56. Suffered humiliation : ATE CROW

The phrase “eat crow”, an alternative to “eat humble pie”, perhaps refers to the fact that cooked crow may be edible, but is not a great food choice.

58. Early tool : NEOLITH

A neolith is a stone tool that was produced during the Neolithic Era, the last part of the Stone Age.

60. Participate in quid pro quo : LOGROLL

“Quid pro quo” is Latin for “something for something”, i.e. a swap.

61. Region of Ghana known for gold and cocoa : ASHANTI

The Ashanti region of south Ghana is the most populous of the ten administrative regions of the country, as it is home to the nation’s capital of Kumasi. Ashanti’s economy is driven by the production of gold bars and cocoa.

62. Plucks : TWEEZES

Tweezers are small metal pincers used in handling small objects. Back in the 1600s, “tweeze” was the name given to the case in which such an implement was kept, and over time the case gave its name to the device itself. “Tweeze” evolved from “etweese”, the plural of “etwee”, which came from “étui “, the French word for a “small case”.

63. Roll of 4 and 6, in craps : EASY TEN

If one considers earlier versions of craps, then the game has been around for a very long time and probably dates back to the Crusades. It may have been derived from an old English game called “hazard” also played with two dice, which was mentioned in Geoffrey Chaucer’s “Canterbury Tales” from the 1300s. The American version of the game came here courtesy of the French and first set root in New Orleans where it was given the name “crapaud”, a French word meaning “toad”.

Down

2. PC modem or drive : I/O DEVICE

Input/output (I/O)

4. Law enforcers, in slang : PO-PO

“Po-po” is a slang term meaning “police”.

5. Start of some rock genre names : ALT-

I really don’t know what alt-rock is, and I can’t seem to work it out. Just an old fuddy-duddy …

7. Real first name of writer Isak Dinesen : KAREN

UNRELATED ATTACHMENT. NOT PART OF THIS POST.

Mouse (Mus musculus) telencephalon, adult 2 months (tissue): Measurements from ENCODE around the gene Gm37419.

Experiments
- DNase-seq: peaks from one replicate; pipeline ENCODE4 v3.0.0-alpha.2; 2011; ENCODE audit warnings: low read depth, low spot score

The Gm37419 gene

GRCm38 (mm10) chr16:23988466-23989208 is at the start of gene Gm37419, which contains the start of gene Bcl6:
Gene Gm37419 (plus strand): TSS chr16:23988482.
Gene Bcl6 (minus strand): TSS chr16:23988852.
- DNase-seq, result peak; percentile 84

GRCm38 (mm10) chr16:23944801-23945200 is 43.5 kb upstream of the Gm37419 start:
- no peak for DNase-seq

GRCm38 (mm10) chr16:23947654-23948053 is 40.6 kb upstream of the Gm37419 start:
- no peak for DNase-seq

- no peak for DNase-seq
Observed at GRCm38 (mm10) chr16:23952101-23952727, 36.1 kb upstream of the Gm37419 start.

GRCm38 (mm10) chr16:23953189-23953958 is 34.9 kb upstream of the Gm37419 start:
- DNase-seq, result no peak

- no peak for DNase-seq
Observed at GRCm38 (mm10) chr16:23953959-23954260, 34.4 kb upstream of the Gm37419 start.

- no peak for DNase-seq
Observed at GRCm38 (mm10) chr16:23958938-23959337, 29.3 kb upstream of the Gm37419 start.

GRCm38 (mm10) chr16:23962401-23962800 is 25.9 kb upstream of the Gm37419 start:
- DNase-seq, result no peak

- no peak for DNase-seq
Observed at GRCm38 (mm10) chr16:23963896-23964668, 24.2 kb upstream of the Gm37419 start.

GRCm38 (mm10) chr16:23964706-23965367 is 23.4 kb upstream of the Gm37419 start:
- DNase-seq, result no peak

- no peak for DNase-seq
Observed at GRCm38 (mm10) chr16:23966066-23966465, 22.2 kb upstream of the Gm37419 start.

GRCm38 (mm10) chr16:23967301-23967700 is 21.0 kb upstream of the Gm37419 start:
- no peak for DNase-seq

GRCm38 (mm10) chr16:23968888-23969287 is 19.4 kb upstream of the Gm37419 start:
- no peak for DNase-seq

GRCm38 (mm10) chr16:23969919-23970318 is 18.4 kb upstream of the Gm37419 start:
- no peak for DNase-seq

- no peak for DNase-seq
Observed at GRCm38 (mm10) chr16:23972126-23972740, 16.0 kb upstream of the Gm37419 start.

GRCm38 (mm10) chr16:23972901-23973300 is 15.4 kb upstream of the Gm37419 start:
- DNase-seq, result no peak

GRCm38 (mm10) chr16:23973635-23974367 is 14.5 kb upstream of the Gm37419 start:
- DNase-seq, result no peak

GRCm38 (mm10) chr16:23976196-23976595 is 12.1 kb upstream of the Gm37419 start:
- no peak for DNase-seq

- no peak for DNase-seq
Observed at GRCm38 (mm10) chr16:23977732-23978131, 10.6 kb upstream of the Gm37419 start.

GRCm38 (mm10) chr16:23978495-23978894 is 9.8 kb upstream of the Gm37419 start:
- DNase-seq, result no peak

“Isak Dinesen” was the pen name of the Danish author Baroness Karen Blixen. Blixen’s most famous title by far is “Out of Africa”, her account of the time she spent living in Kenya.

9. Prime draft pick : ONE-A

The US government maintains information on all males who are potentially subject to military conscription, using what is called the Selective Service System (SSS). In the event that a draft was held, men registered would be classified into groups to determine eligibility for service. Class 1-A registrants are those available for unrestricted military service. Other classes are 1-A-O (conscientious objector available for noncombatant service), 4-A (registrant who has completed military service) and 4-D (Minister of religion).

10. Tiny tube travelers : OVA

The Fallopian tubes leading from the ovaries of female mammals in the uterus. The tubes are named for the 16th-century Italian anatomist Gabriello Fallopio, who was the first to describe them.

12. Profession in a Eugene O’Neill title : ICEMAN

“The Iceman Cometh” is a play written by American playwright Eugene O’Neill that was first performed in 1946 on Broadway. The play centers on some down-and-out men in a shabby saloon in Manhattan. The title is a reference to the “iceman”, the man who would have delivered ice to homes back in the time of the play. The reference is to a bawdy joke in which the “iceman” was having an affair with someone’s wife.